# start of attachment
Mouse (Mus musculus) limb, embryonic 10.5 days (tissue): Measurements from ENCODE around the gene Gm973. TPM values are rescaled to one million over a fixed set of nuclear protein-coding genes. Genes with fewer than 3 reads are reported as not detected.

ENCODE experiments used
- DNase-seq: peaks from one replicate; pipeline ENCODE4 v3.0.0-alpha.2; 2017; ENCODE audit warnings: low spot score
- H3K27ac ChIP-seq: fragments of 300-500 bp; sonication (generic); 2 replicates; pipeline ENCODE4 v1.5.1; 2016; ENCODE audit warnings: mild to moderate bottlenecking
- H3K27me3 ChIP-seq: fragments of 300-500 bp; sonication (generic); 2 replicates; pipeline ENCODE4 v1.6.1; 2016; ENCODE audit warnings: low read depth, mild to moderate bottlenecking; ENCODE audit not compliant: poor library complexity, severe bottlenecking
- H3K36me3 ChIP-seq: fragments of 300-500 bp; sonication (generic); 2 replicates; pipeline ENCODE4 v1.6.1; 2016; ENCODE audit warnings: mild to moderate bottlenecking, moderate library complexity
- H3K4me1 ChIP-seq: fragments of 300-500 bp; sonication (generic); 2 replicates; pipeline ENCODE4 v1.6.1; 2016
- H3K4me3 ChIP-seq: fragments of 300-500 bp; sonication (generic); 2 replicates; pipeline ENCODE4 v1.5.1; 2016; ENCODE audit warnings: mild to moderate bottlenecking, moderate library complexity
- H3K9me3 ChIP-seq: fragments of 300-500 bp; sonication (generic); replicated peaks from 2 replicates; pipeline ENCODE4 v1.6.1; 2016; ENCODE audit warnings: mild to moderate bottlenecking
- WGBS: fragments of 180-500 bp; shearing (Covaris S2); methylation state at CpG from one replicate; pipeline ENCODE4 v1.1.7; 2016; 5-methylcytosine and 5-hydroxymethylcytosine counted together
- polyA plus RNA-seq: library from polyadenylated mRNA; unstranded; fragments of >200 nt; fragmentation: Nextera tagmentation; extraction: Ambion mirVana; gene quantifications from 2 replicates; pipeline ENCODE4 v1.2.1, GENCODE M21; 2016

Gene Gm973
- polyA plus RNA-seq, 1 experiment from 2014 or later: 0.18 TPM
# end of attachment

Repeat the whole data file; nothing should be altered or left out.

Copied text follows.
Mouse (Mus musculus) limb, embryonic 10.5 days (tissue): Measurements from ENCODE around the gene Gm973. TPM values are rescaled to one million over a fixed set of nuclear protein-coding genes. Genes with fewer than 3 reads are reported as not detected.

ENCODE experiments used
- DNase-seq: peaks from one replicate; pipeline ENCODE4 v3.0.0-alpha.2; 2017; ENCODE audit warnings: low spot score
- H3K27ac ChIP-seq: fragments of 300-500 bp; sonication (generic); 2 replicates; pipeline ENCODE4 v1.5.1; 2016; ENCODE audit warnings: mild to moderate bottlenecking
- H3K27me3 ChIP-seq: fragments of 300-500 bp; sonication (generic); 2 replicates; pipeline ENCODE4 v1.6.1; 2016; ENCODE audit warnings: low read depth, mild to moderate bottlenecking; ENCODE audit not compliant: poor library complexity, severe bottlenecking
- H3K36me3 ChIP-seq: fragments of 300-500 bp; sonication (generic); 2 replicates; pipeline ENCODE4 v1.6.1; 2016; ENCODE audit warnings: mild to moderate bottlenecking, moderate library complexity
- H3K4me1 ChIP-seq: fragments of 300-500 bp; sonication (generic); 2 replicates; pipeline ENCODE4 v1.6.1; 2016
- H3K4me3 ChIP-seq: fragments of 300-500 bp; sonication (generic); 2 replicates; pipeline ENCODE4 v1.5.1; 2016; ENCODE audit warnings: mild to moderate bottlenecking, moderate library complexity
- H3K9me3 ChIP-seq: fragments of 300-500 bp; sonication (generic); replicated peaks from 2 replicates; pipeline ENCODE4 v1.6.1; 2016; ENCODE audit warnings: mild to moderate bottlenecking
- WGBS: fragments of 180-500 bp; shearing (Covaris S2); methylation state at CpG from one replicate; pipeline ENCODE4 v1.1.7; 2016; 5-methylcytosine and 5-hydroxymethylcytosine counted together
- polyA plus RNA-seq: library from polyadenylated mRNA; unstranded; fragments of >200 nt; fragmentation: Nextera tagmentation; extraction: Ambion mirVana; gene quantifications from 2 replicates; pipeline ENCODE4 v1.2.1, GENCODE M21; 2016

Gene Gm973
- polyA plus RNA-seq, 1 experiment from 2014 or later: 0.18 TPM